There was blood on the floor at TD Garden late Saturday night. Of course, there was.
Steph Curry had spent 37 minutes shooting holes in the Boston Celtics and Jayson Tatum had done the same, over 40 minutes, to the Warriors.
So, there had to be carnage, something to bring additional drama to a game that already had it in excess.
And it came in the fourth quarter when Curry tweaked his left ankle yet ignored the pain long enough to play through the stirring finish of a 119-114 loss.
Roughly a minute after Curry rolled his ankle came the blood, belonging to Juan Toscano-Anderson. In the process of saving a loose ball -- that led to a Curry 3-pointer -- JTA tumbled headfirst over the scorer’s table, landing where concrete meets metal.
After several minutes, he got up with some assistance and walked into the locker room holding a towel to his head, covering a cut that would require stitching. Toscano-Anderson was diagnosed with a concussion and will be out indefinitely.
JTA’s agony barely dimmed the glow of Curry and Tatum, whose point-counterpoint shooting was magnificent enough to inspire teammates, coaches, dogs, cats, hoop lovers and maybe a few inanimate objects.
Pretty much everybody except Draymond Green, whose initial delight was restricted by allegiances to Curry and defense in general.
“I don't really enjoy watching the back-and-forth,” Green said, “because I'm always thinking of how to get a stop.”
Getting stops on Curry and Tatum on this night was the exception. Their scoring was the norm. Curry finished with 47 points, going 15-of-27 from the field, including 11-of-19 from distance. Tatum’s response was 44 points,
“I’m in awe of what I watched tonight,” Warriors coach Steve Kerr said. “From the skill level and level of competition, it felt like a playoff game out there. Both teams were just gassed and competed like crazy, with just incredible shot-making, particularly from Steph and Jayson.
“What a basketball game.”
Curry and Tatum seemed to push each other to greater and greater heights. They made a few open shots. They made shots when guarded and when guarded even tighter. On six occasions, there were direct responses, one getting a bucket seconds after the other.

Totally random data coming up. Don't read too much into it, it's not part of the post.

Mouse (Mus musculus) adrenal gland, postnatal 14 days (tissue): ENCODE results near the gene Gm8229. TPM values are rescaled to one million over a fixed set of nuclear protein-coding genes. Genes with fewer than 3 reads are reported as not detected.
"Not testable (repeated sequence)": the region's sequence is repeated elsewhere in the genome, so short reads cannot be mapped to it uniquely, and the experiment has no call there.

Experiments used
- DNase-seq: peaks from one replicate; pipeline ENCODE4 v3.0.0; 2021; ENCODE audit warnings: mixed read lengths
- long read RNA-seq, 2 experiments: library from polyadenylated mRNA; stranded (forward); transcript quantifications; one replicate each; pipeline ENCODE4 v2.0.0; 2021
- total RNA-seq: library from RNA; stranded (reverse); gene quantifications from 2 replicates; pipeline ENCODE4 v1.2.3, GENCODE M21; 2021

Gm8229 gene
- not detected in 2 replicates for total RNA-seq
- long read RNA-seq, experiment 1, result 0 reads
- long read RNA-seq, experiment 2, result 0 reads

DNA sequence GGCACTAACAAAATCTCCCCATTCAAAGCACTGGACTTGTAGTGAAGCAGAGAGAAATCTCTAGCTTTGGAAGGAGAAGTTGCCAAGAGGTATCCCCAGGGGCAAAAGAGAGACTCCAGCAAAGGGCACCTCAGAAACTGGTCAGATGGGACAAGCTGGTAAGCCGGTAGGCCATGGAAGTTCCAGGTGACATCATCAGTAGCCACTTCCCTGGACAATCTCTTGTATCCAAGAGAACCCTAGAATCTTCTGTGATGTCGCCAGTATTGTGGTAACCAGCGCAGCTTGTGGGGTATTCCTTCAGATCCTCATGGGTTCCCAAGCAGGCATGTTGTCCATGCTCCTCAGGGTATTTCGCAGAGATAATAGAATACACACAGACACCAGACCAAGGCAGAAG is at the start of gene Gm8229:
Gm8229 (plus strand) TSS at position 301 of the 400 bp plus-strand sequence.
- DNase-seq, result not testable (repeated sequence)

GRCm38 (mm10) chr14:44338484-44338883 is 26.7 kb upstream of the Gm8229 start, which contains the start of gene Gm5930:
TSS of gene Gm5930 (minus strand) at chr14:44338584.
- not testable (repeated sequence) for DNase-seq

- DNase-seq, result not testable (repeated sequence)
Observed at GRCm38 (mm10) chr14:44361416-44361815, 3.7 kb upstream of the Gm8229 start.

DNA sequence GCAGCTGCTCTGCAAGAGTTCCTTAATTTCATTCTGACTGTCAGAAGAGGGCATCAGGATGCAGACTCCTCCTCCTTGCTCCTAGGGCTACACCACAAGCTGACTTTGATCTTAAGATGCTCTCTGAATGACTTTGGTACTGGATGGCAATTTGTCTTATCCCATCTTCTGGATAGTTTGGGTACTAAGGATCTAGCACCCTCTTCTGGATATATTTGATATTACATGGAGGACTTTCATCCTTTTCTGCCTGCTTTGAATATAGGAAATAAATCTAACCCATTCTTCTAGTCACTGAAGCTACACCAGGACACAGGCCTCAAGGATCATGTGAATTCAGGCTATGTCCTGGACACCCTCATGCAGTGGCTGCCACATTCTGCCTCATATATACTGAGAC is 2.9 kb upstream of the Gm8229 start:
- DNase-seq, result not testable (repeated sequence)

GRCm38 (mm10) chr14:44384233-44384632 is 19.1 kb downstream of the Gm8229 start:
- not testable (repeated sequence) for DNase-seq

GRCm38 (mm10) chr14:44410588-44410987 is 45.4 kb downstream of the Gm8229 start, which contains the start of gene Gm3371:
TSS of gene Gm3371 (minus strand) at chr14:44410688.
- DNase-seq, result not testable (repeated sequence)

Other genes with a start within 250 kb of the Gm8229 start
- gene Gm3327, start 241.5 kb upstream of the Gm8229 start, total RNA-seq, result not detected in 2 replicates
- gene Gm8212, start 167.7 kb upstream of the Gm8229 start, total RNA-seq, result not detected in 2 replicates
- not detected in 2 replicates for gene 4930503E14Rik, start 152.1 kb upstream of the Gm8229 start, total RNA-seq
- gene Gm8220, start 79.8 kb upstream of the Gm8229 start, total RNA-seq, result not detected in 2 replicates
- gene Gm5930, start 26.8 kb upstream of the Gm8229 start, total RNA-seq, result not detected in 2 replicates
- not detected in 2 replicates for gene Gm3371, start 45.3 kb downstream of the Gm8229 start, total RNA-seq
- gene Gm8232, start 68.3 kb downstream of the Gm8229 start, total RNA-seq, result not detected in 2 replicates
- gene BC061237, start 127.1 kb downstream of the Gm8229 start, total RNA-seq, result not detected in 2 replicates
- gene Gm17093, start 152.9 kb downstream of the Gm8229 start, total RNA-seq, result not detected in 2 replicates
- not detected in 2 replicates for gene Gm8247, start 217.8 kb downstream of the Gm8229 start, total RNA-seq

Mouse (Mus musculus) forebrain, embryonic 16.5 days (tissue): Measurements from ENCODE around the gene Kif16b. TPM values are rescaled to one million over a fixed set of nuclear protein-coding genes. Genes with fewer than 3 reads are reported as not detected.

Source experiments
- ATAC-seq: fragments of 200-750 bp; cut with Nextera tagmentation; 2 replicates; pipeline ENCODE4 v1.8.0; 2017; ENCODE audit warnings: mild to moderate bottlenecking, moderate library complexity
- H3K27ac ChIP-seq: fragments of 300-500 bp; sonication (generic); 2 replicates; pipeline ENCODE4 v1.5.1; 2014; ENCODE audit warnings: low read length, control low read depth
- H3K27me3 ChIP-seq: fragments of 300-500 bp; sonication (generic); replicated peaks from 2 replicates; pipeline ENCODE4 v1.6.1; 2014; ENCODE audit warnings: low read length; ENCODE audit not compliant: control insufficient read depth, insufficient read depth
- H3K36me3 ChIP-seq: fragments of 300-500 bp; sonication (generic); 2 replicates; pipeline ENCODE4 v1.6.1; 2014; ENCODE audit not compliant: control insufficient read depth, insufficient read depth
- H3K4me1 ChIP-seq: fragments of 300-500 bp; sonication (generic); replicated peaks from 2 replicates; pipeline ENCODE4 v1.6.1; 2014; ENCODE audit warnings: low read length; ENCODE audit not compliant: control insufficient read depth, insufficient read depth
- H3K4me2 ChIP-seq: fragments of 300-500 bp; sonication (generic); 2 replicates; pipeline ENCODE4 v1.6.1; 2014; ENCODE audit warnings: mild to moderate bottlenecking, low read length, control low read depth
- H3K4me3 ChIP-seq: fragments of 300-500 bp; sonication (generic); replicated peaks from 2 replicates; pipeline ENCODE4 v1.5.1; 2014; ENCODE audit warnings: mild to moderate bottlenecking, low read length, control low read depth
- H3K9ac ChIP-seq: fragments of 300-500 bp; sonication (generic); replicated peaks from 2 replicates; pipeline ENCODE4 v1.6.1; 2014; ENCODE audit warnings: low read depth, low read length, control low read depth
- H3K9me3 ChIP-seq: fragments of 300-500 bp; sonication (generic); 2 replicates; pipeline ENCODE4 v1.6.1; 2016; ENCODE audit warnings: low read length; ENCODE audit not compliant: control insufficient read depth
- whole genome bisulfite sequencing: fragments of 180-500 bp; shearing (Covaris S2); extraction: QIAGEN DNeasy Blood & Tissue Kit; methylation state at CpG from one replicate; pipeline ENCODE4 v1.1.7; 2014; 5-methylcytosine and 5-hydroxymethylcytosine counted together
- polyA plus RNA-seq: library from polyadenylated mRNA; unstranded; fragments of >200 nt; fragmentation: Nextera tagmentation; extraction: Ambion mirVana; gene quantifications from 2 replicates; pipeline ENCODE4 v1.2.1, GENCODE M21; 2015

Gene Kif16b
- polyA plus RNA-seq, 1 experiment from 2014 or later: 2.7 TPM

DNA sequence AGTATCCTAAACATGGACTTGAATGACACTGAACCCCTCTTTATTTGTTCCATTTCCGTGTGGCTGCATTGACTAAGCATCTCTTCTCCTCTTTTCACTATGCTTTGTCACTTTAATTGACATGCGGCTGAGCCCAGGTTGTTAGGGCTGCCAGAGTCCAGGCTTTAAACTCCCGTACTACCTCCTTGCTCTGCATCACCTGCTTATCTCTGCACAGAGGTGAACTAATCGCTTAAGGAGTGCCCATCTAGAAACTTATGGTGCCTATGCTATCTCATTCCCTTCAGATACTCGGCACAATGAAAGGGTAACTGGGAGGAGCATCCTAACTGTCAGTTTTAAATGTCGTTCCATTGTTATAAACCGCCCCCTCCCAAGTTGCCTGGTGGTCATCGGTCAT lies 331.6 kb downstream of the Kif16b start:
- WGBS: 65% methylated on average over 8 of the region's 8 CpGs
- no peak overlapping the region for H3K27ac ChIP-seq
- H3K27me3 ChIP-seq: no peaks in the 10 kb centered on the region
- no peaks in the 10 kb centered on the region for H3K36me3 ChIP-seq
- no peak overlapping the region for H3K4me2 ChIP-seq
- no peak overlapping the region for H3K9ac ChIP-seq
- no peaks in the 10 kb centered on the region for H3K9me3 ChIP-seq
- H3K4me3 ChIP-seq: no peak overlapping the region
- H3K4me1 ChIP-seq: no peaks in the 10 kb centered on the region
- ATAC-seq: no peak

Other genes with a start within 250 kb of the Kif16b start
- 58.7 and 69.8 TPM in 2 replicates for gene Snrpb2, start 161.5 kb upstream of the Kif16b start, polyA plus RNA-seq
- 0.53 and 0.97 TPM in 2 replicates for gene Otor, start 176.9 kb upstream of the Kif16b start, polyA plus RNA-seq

“I was just trying to do everything in my power,” Tatum said. "And, clearly, he was doing the same. He was hitting some incredible shots that in the moment you’ve got to tip your cap.”
Other players on each team seemed energized by the magic of the moment, two great players throwing thunder in a prime-time national TV game in which both the Warriors and Celtics brought win streaks.
The guards, in particular, went after each other. Jordan Poole and Kent Bazemore combined for 28 points for the Warriors, with Celtics Marcus Smart and Payton Pritchard coming back with 27.
“The energy and competitiveness across the board -- it wasn’t just me and him -- it was a playoff-type atmosphere,” Curry said. “You could feel a different vibe in that back-and-forth. Everybody’s level is raised. The competitiveness. The energy. And when you see somebody go off like that, you start to feel good and try to meet the moment. It’s a good feeling to be in that type of back-and-forth.”
In the end, the two men, like great fighters after a championship war in the ring, shared an embrace and a few words.
“Two big performances,” Tatum said. “I was glad that we got the win. He’s one of the all-time greats. Just to earn his respect and get a win on the same night, it’s a good night.”
Though Draymond wanted no part of defeat, he respected the work Tatum, his faux foe in the Subway TV ads, gave the Warriors.
“Incredible,” Green said. “Big-boy performance, especially without [injured Celtics teammate] Jaylen Brown. He stepped up and put them on his back. But, yeah, my sub is still better, though.”
This game, and the invigorating performances of Curry and Tatum, probably brought tears of joy to the NBA offices. And, frankly, they were better than any sandwich either Green or Tatum could pitch.